Gunner James Edward Heaton. 77th Siege Battery, Royal Garrison Artillery. Service number 151582.
James was born in Oxenhope in 1884, his birth was registered in Keighley in the first quarter of that year. His father was Joseph, his mother's name is not known.
By 1891 he was seven and living at 81, Stanbury with his father Joseph and his older sister Martha Ann, who was nine. Joseph was a quarryman and his wife was absent at the time of the census.
By 1901 James was 18 and the family were living at Bully Trees Farm. Joseph was now a farmer and James was a stone dresser at a building stone quarry (probably Smoker Quarry on Stanbury Moor), His sister Mary Ann has moved out and Joseph's 76 year old mother Ann Heaton (a widow) had moved in.
Five years later in 1906 at the age of 20, James married 19 year old Edith Holmes, this was registered at Keighley in the fourth quarter of the year. Their daughter Mabel Estella was born on 14th May 1909.
James is recorded in 1910 renting 2, Moor View in Stanbury from William Alfred Moore. James and Edith are still living there in the 1911 census, with their daughter Mabel. James was working as a quarryman and delver and Edith is a cotton weaver. The census also records that two out of their three children had died.
Their son Allan was born on 25th October 1912. Tragically James' wife Edith died in 1915 aged 30. We believe James enlisted in the Army at Keighley early in 1917 and trained as a gunner. He went out to France to join the 77th Siege Battery of the Royal Garrison Artillery.
According to the battery war diary for November, they were based at Hooge, shelling enemy artillery positions and supporting the infantry, with their fire being guided by aeroplane observations. On 26th November whilst the German artillery were shelling them in retaliation, James and some of his pals were in the shelter behind their gun when it was hit by a shell which killed three of them and wounded two others. The men who died were Gunners' James Heaton, Frederick Albert Timson and Harry Westaway and they were buried in adjoining graves.
Keighley News 8th December 1917, page 3:
News was received from the War Office on Wednesday of the death of Gunner James Edward Heaton, Royal Garrison Artillery, the Old School House, Stanbury. It is understood he was killed instantaneously by the bursting of a shell which fell on the shelter of the gun emplacement. Prior to joining the colours he was employed at the Sladen Valley Waterworks, being one of the little happy band of workers under John Nield at the Smoker Quarry on Stanbury Moor. Of these workmen four are dead. The manager, Mr. John Nield, died at Greenfield, in Cheshire, soon after the quarry was closed. The other three, who have all died in action in France, are: Fred Wright Greenwood, Lewis Butterfield, and James Edward Heaton. The last named, who was a widower, leaves two children.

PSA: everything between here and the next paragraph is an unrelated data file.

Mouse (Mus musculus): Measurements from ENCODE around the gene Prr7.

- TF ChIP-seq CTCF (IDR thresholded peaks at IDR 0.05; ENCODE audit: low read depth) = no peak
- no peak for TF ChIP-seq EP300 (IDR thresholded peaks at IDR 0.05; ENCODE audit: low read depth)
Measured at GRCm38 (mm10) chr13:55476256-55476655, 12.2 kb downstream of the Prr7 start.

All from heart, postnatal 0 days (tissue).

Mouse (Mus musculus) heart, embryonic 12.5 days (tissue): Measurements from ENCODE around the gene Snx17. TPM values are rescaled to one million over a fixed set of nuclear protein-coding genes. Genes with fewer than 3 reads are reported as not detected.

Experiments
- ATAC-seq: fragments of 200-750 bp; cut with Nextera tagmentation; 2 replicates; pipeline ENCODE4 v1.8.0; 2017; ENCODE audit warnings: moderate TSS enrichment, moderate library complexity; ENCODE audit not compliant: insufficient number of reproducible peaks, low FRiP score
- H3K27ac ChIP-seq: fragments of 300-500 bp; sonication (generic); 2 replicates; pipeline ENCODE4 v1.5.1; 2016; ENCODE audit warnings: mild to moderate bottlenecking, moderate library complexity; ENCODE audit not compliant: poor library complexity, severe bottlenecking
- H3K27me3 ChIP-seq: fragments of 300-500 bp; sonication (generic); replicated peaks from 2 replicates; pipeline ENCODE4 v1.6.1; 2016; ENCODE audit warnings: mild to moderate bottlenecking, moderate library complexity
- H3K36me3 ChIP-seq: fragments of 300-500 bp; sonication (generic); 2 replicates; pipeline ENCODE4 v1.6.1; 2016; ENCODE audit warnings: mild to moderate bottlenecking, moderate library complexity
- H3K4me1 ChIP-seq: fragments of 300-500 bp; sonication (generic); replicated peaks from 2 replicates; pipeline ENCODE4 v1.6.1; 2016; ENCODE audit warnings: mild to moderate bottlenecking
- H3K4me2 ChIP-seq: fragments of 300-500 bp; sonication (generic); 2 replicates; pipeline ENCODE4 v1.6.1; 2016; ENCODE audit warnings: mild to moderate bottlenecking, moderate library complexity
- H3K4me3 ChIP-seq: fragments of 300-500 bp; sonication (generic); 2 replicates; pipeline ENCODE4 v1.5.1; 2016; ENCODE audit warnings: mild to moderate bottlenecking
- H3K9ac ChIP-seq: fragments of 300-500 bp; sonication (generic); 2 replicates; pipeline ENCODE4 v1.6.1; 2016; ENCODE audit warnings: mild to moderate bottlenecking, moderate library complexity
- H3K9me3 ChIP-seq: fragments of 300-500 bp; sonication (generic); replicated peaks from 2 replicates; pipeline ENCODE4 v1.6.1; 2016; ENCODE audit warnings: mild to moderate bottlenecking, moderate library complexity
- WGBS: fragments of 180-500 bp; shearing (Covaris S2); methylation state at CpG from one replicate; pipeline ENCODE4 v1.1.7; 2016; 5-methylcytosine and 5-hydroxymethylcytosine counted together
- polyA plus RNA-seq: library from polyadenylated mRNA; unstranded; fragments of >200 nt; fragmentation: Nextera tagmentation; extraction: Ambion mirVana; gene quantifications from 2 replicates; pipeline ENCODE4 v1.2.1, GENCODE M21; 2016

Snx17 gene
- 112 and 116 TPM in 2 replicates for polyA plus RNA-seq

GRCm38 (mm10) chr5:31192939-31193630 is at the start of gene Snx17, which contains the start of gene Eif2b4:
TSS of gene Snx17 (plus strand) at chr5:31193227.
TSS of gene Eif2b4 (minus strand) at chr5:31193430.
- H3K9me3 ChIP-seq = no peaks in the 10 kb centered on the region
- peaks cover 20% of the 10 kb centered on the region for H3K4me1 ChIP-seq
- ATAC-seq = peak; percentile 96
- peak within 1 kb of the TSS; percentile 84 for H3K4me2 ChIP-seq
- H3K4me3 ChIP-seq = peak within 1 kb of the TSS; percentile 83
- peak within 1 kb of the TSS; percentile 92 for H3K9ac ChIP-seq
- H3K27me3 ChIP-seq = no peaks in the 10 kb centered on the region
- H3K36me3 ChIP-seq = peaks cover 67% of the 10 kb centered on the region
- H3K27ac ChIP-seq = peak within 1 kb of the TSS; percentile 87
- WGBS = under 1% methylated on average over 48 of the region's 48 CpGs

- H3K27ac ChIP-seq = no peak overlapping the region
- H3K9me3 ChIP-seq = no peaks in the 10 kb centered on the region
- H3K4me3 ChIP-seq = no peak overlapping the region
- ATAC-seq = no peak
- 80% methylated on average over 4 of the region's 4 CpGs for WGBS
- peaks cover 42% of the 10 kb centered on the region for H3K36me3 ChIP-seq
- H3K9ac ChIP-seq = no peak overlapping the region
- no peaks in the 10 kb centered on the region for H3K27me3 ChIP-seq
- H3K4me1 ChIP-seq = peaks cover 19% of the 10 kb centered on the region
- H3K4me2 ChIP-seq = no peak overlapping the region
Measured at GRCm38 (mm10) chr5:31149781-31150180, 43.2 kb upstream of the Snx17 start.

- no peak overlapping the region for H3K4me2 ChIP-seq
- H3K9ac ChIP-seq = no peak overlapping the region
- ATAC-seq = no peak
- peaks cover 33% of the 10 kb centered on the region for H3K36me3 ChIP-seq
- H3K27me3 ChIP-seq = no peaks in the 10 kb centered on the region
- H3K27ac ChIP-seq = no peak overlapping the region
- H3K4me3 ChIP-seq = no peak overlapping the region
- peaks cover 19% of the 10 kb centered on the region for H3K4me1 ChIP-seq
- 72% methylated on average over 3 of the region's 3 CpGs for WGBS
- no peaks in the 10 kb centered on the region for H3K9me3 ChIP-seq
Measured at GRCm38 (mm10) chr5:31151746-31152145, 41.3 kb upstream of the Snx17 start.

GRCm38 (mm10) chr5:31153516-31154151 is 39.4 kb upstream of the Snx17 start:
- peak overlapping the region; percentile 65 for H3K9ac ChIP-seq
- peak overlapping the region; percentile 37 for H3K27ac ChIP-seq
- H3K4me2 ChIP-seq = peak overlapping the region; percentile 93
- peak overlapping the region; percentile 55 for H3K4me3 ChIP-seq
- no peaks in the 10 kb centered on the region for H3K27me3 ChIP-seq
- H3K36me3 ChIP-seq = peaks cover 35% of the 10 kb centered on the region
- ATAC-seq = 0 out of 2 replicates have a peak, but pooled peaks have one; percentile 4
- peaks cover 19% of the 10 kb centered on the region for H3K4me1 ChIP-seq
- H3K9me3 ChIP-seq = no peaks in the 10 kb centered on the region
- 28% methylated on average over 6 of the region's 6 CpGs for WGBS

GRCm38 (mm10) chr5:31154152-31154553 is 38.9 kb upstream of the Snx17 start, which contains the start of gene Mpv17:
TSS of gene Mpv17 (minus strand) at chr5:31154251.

James is buried in grave 10 of row G in plot 1 of Klein-Vierstraat British Cemetery, in Belgium.
He is remembered locally on the Stanbury and Oldfield war meemorial in Stanbury Cemetery.
He was posthumously awarded the British War Medal and Victory Medal for his war service. The medals were probably sent to Robert Allinson.
At Moor View in Stanbury, their immediate neighbours were Robert and Edith Allinson. Robert was a tanner, who moved there with his wife Edith and their children from a rented cottage and garden at Flappit Springs, to 4, Moor View in 1911 which meant they were the next door neighbours of James and Edith Heaton.
The Allinson family were living there in the 1911 census with their children Mary (10), Maggie (5) and Willie (2).
When James died, Robert and Edith adopted and became legal guardians for Mabel Estelle Heaton and Allan Heaton, and Robert was named next of kin for James' effects and war gratuity, along with the war pension for the children. He received payments of: £5 6s. 10d. on 8th April 1918, 5s. 3d. on 21st May 1918 and a war gratuity of £3.0s.0d. on 25th November 1919. The war pension for the children was 19 shillings and two pence per week.
As Edith Allinson died in November 1921, Robert had five children to care for on his own. He died in 1929, but by that time Mabel was 20 and Allan was 17 and Robert’s own children were Mary, 28. Maggie, 23 and Willie, aged 20, so they had all reached an age where they could support themselves.
Willie died in WW2 whilst serving with the RAF in Bomber Command. He was a crew member of Vickers Wellington Mk.IC DV718 of No.11 OTU, which crashed on Riggs Moor, Blake Hill near Kettlewell on the 2nd/3rd September 1942 when it went off course on a training mission. Only one man out of five crewmen survived.
1145494 Sergeant Willie Allinson was buried in Church of England plot 5, row J, grave 9. at Hoyland Nether Cemetery, which is a few miles South of Barnsley.
England & Wales, Civil Registration Birth Index, 1837-1915
1891 England Census
1901 England Census
England & Wales, Civil Registration Marriage Index, 1837-1915
West Yorkshire, England, Tax Valuation, 1910
1911 England Census
England & Wales, Civil Registration Death Index, 1837-1915
Commonwealth War Graves Commission
Soldiers Died in the Great War, 1914-1919
Keighley News archives in Keighley Library
Army Registers of Soldiers' Effects, 1901-1929
British Army WWI Medal Rolls Index Cards, 1914-1920
WWI Service Medal and Award Rolls, 1914-1920
World War I Pension Ledgers and Index Cards, 1914-1923